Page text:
Dominican University of California
 

Poster Presentations - Guzman Lecture Hall

Presentation or Panel Title

The Relationship Between the Impostor Phenomenon, Personality Traits, and Parental Rearing Style

Location

Guzman Lecture Hall Poster #8

Start Date

4-24-2015 1:30 PM

End Date

4-24-2015 2:30 PM

Department

Psychology

Student Type

Undergraduate

Faculty Mentor

Afshin Gharib

Presentation Format

Poster Presentation

Abstract/Description

The impostor phenomenon (IP) refers to feelings among successful people that they do not deserve their success. Despite objective evidence of success, these individuals feel "phony" and believe that they have managed to fool the people around them. These individuals may feel incompetent despite contradicting evidence. IP has been found to have a relationship to depression, a lack of self confidence, anxiety, and frustration due to an inability to meet their personal standards (Clance & Imes, 1978). In addition, the individual may feel they need to be perfect, may have a fear of failure, may have a fear of success, and may even have guilt about success. Additionally, past research has shown relationships between parental rearing style, certain personality styles such as Neuroticism, Conscientiousness, and Extraversion. Bernard, Dollinger, and Ramaniah (2002), conducted a study with the goal of relating the impostor phenomenon to the Five-factor model of personality. A sample of 190 college students completed the Clance Impostor Phenomenon Scale (CIPS), the Perceived Fraudulence Scale (PFS), and the NEO-Personality Inventory-Revised. Results showed no difference between the sexes on IP. For both men and women, high Neuroticism and Low Conscientiousness were related with high IP scores. Neuroticism was shown to be the best predictor of IP scores. Also, self-reported GPA was unrelated to IP. The correlation between the IP composite score and self-reported hours of study per week was negative. Additionally, there was a negative correlation between Conscientiousness and IP. The present study is investigating further on the relationship between IP, the personality traits of Agreeableness and Neuroticism, and parental rearing style. Participants will be approximately 30 students recruited from University classrooms and a convenience sample of approximately 50 individuals who will be recruited through social network sites. Participants in this study will be asked to fill out an online survey that includes demographic information, The Clance Impostor Phenomenon Scale (Clance, 1985), The Parental Bonding Instrument (Gladstone & Parker, 2005), and The Big Five Questionnaire (Brown & Maydeu-Olivares, 2011). Although data collection and analysis will not be completed until February 2015, it is predicted that participants who demonstrate higher levels of IP will be more likely to have higher levels of nurturing parental care. Higher levels of both Agreeableness and Neuroticism, as measured by the Big Five Questionnaire, will be positively correlated with IP.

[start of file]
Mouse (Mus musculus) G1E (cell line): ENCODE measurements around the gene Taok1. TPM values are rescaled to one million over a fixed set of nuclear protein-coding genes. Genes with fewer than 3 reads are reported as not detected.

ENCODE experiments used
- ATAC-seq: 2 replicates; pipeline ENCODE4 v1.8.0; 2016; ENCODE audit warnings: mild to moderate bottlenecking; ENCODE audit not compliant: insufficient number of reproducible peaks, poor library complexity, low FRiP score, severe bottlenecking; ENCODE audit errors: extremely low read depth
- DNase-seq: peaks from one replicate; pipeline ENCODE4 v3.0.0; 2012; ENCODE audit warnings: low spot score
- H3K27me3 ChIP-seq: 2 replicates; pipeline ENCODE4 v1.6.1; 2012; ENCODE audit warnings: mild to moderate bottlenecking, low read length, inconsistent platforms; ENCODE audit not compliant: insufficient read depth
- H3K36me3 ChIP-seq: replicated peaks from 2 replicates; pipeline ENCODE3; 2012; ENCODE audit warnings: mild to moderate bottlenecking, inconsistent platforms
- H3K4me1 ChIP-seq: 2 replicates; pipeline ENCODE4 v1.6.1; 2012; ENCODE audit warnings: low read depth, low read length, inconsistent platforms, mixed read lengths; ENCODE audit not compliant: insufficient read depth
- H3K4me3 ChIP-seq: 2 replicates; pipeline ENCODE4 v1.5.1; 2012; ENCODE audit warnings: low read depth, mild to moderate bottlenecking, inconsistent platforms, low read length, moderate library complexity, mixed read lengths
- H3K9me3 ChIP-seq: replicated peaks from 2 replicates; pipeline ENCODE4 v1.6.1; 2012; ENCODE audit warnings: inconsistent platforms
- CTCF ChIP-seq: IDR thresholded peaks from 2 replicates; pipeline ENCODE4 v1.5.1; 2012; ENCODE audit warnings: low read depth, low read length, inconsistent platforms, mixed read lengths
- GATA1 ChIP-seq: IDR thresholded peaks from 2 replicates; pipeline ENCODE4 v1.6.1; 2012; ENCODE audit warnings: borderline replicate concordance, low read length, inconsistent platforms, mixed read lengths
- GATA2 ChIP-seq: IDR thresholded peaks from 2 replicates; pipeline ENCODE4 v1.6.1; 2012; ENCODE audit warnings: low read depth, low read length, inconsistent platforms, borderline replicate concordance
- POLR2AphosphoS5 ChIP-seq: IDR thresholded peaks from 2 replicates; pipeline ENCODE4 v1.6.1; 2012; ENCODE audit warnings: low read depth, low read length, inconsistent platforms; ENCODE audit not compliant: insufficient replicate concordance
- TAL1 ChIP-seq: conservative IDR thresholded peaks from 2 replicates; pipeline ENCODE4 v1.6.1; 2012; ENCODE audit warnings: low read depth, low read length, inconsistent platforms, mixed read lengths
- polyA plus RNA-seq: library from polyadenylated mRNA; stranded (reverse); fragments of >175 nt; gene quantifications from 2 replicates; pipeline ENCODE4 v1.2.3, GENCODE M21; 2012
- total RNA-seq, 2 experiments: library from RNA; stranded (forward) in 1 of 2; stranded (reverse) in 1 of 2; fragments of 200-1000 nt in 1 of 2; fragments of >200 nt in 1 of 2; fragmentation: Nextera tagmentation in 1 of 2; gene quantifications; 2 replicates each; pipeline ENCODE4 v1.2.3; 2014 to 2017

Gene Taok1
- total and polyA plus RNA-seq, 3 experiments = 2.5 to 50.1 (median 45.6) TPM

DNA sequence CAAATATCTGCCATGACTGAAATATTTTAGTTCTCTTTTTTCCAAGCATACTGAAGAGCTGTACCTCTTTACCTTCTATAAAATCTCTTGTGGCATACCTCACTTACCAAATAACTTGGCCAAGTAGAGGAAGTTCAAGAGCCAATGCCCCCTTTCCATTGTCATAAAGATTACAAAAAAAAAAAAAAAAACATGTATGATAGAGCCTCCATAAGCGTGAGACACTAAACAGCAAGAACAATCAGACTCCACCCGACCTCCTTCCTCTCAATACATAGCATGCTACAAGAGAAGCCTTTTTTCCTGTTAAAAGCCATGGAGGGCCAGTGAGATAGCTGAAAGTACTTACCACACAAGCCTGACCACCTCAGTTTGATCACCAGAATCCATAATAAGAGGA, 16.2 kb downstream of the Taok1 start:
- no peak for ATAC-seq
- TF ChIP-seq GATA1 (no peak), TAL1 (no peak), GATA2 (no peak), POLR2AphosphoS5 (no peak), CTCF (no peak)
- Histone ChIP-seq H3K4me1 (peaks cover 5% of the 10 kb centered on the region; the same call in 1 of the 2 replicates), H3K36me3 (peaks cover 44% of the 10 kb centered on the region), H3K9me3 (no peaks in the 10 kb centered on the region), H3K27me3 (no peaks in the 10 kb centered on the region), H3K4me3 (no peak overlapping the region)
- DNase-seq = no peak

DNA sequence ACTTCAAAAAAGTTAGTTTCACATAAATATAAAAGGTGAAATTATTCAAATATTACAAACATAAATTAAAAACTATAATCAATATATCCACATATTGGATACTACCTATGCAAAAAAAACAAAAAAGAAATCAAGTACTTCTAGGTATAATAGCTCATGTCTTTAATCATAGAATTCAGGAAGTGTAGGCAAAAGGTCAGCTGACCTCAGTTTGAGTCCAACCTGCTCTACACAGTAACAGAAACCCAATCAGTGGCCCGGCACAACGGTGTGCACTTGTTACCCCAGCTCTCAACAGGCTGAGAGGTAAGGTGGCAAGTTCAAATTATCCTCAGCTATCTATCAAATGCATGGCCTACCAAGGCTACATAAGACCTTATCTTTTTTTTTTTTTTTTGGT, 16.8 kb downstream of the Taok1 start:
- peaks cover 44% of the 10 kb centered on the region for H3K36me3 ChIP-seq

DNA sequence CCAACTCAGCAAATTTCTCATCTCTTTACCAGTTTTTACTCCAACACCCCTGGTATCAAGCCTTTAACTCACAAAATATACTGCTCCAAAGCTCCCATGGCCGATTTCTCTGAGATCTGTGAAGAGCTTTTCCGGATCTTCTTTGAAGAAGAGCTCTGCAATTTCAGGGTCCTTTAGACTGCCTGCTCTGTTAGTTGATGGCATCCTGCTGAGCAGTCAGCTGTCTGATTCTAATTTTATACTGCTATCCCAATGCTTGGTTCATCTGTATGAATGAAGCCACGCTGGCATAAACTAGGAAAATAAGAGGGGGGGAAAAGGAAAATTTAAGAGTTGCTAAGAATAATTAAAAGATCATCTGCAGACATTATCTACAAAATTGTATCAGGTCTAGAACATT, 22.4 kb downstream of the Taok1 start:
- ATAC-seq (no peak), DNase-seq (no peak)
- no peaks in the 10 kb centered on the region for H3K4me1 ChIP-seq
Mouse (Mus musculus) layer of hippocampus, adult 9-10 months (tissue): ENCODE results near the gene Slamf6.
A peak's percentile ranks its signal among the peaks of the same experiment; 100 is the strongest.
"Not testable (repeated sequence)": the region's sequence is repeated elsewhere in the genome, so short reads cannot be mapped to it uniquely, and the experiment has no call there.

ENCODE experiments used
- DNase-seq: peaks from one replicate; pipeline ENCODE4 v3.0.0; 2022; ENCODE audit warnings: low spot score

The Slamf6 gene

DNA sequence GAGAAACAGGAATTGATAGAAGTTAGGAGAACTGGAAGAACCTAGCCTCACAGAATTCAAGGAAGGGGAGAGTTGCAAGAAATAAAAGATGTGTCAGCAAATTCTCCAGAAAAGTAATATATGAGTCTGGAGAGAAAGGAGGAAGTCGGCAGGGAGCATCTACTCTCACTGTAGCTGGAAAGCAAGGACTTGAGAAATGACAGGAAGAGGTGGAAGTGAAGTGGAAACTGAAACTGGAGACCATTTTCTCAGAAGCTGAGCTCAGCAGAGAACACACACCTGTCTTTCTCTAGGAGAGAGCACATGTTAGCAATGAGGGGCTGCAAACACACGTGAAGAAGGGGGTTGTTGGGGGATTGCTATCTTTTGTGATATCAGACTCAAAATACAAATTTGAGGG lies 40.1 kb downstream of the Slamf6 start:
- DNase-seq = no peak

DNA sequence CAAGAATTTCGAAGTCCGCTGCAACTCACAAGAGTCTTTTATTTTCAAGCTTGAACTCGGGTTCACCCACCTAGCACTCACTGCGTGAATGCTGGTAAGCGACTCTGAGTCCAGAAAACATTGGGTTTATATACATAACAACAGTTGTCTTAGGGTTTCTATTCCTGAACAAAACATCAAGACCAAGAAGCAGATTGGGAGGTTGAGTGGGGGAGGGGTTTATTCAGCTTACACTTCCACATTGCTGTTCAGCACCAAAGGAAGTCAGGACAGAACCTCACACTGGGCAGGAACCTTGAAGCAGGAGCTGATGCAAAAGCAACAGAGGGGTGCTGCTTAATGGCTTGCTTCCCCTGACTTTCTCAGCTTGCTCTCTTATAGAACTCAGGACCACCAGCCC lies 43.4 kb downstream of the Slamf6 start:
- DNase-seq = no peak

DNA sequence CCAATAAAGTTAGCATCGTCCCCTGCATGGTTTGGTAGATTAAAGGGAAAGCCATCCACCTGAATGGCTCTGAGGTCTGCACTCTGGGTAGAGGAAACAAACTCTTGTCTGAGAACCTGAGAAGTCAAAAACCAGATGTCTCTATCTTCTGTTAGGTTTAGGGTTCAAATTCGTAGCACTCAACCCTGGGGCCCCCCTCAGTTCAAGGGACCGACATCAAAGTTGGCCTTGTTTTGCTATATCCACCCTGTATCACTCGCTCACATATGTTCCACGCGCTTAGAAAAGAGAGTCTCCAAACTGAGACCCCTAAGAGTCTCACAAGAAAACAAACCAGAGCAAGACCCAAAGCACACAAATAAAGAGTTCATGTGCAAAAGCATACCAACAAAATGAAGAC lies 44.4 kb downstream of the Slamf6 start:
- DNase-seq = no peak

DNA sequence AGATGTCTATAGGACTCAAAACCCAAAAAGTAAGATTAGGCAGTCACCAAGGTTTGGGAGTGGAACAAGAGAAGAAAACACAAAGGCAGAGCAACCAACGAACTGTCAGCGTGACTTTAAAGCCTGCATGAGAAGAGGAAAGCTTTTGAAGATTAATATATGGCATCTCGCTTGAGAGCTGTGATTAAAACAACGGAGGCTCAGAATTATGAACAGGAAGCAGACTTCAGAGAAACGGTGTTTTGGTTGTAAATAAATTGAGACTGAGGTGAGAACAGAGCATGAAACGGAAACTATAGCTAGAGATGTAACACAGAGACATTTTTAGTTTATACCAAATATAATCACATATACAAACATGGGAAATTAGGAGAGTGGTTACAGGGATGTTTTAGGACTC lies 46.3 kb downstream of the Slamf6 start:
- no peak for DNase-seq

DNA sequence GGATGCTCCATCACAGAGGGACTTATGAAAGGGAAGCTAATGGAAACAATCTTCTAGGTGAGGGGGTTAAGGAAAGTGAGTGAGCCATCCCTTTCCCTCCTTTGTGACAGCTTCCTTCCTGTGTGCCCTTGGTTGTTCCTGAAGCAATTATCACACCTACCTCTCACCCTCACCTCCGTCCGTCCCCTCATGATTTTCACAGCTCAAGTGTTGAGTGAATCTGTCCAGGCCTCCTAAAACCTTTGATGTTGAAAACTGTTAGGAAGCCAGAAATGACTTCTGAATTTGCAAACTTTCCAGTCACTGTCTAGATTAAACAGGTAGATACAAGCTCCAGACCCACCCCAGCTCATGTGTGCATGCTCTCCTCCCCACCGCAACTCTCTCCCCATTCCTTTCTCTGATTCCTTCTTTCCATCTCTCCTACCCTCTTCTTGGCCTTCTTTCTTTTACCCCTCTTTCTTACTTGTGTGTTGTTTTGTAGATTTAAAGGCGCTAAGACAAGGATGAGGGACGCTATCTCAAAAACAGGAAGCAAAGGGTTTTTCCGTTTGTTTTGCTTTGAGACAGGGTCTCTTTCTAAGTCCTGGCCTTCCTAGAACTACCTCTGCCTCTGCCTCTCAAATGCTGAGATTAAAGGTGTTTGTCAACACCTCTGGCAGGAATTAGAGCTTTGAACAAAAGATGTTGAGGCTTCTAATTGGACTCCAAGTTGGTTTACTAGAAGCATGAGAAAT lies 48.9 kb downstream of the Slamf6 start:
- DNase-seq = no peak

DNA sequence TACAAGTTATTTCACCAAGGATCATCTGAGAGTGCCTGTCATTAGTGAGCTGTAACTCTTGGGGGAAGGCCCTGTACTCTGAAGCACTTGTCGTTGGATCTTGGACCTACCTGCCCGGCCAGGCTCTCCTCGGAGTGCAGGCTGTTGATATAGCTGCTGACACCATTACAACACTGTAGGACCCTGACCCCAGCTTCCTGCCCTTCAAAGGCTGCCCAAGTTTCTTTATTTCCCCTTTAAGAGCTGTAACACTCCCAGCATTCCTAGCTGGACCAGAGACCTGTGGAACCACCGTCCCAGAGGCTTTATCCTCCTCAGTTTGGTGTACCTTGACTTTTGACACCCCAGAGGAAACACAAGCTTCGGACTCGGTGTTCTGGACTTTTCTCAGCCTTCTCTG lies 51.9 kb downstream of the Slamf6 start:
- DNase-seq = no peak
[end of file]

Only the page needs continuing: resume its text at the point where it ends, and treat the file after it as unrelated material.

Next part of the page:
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Apr 24th, 1:30 PM Apr 24th, 2:30 PM

The Relationship Between the Impostor Phenomenon, Personality Traits, and Parental Rearing Style

Guzman Lecture Hall Poster #8

The impostor phenomenon (IP) refers to feelings among successful people that they do not deserve their success. Despite objective evidence of success, these individuals feel "phony" and believe that they have managed to fool the people around them. These individuals may feel incompetent despite contradicting evidence. IP has been found to have a relationship to depression, a lack of self confidence, anxiety, and frustration due to an inability to meet their personal standards (Clance & Imes, 1978). In addition, the individual may feel they need to be perfect, may have a fear of failure, may have a fear of success, and may even have guilt about success. Additionally, past research has shown relationships between parental rearing style, certain personality styles such as Neuroticism, Conscientiousness, and Extraversion. Bernard, Dollinger, and Ramaniah (2002), conducted a study with the goal of relating the impostor phenomenon to the Five-factor model of personality. A sample of 190 college students completed the Clance Impostor Phenomenon Scale (CIPS), the Perceived Fraudulence Scale (PFS), and the NEO-Personality Inventory-Revised. Results showed no difference between the sexes on IP. For both men and women, high Neuroticism and Low Conscientiousness were related with high IP scores. Neuroticism was shown to be the best predictor of IP scores. Also, self-reported GPA was unrelated to IP. The correlation between the IP composite score and self-reported hours of study per week was negative. Additionally, there was a negative correlation between Conscientiousness and IP. The present study is investigating further on the relationship between IP, the personality traits of Agreeableness and Neuroticism, and parental rearing style. Participants will be approximately 30 students recruited from University classrooms and a convenience sample of approximately 50 individuals who will be recruited through social network sites. Participants in this study will be asked to fill out an online survey that includes demographic information, The Clance Impostor Phenomenon Scale (Clance, 1985), The Parental Bonding Instrument (Gladstone & Parker, 2005), and The Big Five Questionnaire (Brown & Maydeu-Olivares, 2011). Although data collection and analysis will not be completed until February 2015, it is predicted that participants who demonstrate higher levels of IP will be more likely to have higher levels of nurturing parental care. Higher levels of both Agreeableness and Neuroticism, as measured by the Big Five Questionnaire, will be positively correlated with IP.